“Fintech” word on digital virtual screen with futuristic city skyline. Hi-tech business concept. Courtesy: Shutterstock – Image by jamesteohart
Miami Mayor Francis Suarez has dreams of transforming the largest city in South Florida into the next Silicon Valley, hoping to pull big-tech and their corporations to Miami to create a new identity for the “Magic City.”
Since Mayor Suarez responded to a tweet in early December asking “How can I help?” to a user’s suggestion to lure Silicon Valley corporations to Miami, his phone hasn’t stopped ringing. His response to the tweet received 2.3 million organic impressions and generated thousands of likes and comments both in favor and against the idea.
Due to heavy coronavirus restrictions in tech-rich regions such as New York and Silicon Valley, business leaders and executives of some of the wealthiest companies in the world have pondered the idea of making a move to Florida. A move to the Sunshine State would give many business owners more capital and flexibility to operate—largely thanks to the mobilization of remote working, favorable climate, and no state income tax…
“It gave me the impetus and energy and incentive to keep tweeting and connecting at a very high rate,” said Suarez.
Since his tweet went viral, the mayor has seen a spike in interest for big-tech to make a move to the city, some of which have already acted and done so. One Silicon Valley “elite” hasn’t been shy about his thoughts on Miami becoming a potential primary home taking to Twitter to say, “I have met more new interesting people in Miami in 3 weeks than all of 2020 in the Bay Area.” That person—Keith Rabois, former tech executive at PayPal. After moving to Miami in late 2020, Mayor Suarez reached out to Rabois to welcome him to the city, and the two connected for the first time.
Suarez has long been a fan of forming his own tech hub in the South Florida community for years, citing the economic advantages it would bring for workers and residents and positioning the city as a long-term site for many companies.
While most tech companies have called New York and California their home due to office hub availability, the coronavirus pandemic has eliminated the need for direct at-work presence and has afforded companies the ability to work remotely. Since the pandemic began, Florida has trended upwards in home sales and population, thanks to lenient COVID-19 restrictions and taxing practices.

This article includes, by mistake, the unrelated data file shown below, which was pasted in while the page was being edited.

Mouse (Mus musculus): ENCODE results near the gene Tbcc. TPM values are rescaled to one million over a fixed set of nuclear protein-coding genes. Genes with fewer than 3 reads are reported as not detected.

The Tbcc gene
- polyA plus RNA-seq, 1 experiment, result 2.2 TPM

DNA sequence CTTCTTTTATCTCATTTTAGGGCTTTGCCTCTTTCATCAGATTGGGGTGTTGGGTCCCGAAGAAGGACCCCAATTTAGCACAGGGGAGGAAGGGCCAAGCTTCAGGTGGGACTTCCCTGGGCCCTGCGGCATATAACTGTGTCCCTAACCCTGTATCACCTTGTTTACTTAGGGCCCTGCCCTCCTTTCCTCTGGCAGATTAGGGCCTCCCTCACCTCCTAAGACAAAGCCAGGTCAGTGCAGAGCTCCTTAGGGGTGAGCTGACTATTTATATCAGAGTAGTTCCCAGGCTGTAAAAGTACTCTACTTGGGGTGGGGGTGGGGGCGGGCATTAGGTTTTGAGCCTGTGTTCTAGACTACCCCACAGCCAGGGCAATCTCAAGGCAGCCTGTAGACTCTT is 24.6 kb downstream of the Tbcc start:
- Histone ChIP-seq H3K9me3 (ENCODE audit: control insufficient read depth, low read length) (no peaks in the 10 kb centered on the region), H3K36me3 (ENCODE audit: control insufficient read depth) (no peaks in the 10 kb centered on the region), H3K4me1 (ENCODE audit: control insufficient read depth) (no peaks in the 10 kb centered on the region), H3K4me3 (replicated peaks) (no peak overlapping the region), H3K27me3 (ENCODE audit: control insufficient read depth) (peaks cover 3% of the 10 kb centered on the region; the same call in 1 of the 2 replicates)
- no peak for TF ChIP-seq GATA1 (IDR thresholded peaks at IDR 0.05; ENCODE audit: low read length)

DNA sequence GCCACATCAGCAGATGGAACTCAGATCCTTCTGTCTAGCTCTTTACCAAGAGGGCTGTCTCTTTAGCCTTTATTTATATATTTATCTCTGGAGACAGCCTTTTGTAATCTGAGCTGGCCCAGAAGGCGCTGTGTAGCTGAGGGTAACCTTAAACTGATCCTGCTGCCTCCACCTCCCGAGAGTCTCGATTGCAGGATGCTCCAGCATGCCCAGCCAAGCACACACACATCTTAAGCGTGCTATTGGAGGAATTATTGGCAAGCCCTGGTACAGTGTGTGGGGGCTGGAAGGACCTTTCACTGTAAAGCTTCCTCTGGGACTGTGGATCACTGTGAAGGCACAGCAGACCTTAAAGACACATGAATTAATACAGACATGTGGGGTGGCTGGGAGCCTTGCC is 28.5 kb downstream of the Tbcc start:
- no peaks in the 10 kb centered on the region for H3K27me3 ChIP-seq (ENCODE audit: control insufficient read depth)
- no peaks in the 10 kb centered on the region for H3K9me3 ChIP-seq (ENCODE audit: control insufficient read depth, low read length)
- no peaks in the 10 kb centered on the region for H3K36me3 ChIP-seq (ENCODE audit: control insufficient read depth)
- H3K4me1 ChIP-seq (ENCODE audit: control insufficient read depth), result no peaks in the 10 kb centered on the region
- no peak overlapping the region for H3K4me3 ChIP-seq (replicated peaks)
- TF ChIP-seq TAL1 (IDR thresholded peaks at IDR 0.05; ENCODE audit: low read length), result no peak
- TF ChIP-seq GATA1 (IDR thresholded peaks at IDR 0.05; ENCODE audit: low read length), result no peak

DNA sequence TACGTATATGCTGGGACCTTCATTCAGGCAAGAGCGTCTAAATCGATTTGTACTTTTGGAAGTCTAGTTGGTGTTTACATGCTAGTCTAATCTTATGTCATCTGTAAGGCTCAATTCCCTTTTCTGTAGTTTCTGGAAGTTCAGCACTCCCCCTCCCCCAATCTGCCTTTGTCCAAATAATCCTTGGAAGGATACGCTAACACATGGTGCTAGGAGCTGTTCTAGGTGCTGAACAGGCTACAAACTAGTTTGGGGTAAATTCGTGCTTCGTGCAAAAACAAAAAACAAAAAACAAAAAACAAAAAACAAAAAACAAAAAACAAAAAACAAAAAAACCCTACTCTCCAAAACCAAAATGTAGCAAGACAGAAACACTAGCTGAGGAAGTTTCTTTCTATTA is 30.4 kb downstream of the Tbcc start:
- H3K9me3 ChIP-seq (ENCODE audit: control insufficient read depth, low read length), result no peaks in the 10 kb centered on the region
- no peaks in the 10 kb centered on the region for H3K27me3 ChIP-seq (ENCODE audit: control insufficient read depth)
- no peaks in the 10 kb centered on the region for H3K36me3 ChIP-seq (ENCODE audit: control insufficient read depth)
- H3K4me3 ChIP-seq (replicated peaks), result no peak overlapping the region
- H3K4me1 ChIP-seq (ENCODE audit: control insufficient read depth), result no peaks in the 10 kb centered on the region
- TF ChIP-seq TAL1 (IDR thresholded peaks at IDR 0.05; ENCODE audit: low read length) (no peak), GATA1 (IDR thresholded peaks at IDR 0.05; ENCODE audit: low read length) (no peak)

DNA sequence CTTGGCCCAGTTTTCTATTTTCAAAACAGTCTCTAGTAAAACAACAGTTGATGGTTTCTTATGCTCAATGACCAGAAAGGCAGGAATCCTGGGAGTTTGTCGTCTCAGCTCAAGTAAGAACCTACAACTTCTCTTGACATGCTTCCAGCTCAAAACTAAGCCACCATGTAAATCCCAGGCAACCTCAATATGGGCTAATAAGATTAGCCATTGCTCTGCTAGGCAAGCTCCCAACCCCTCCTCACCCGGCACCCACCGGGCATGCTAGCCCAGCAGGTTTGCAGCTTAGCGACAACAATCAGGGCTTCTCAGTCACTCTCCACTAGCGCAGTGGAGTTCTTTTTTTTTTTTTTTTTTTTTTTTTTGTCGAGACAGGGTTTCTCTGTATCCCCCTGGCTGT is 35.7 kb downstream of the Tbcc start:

“I think the ‘How can I help?’ tweet was sort of an earth-shattering moment because people were like, ‘Oh finally, an elected official that gets it,’ that understands that having companies that are building wealth and creating high-paying jobs is something that benefits a city,” added Suarez.
The mayor has also voiced his opinions on cryptocurrency and Bitcoin and believes that the city should invest in the rising currency.
“We’re trying to keep the volume up, understanding that we’ve captivated the attention of the nation, and we want to keep it,” Suarez said. The mayor believes his job now is to keep Miami’s new residents permanently while casting a wider net to attract new businesses as well.
With tech executives pondering the move to Miami and an aggressive tech-forward mayor, Miami may potentially become what Suarez has envisioned for over a decade— the next Silicon Valley. The move would certainly help the economy bounce back after months of travel and tourism losses, restaurant shutdowns: but most importantly, it will elevate the city beyond its glamour for nightlife and beaches.
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William is a South Florida native with professional experience writing at the collegiate and national news outlet level. He loves fishing, playing soccer and watching sports in his spare time and is a fan of all South Florida teams.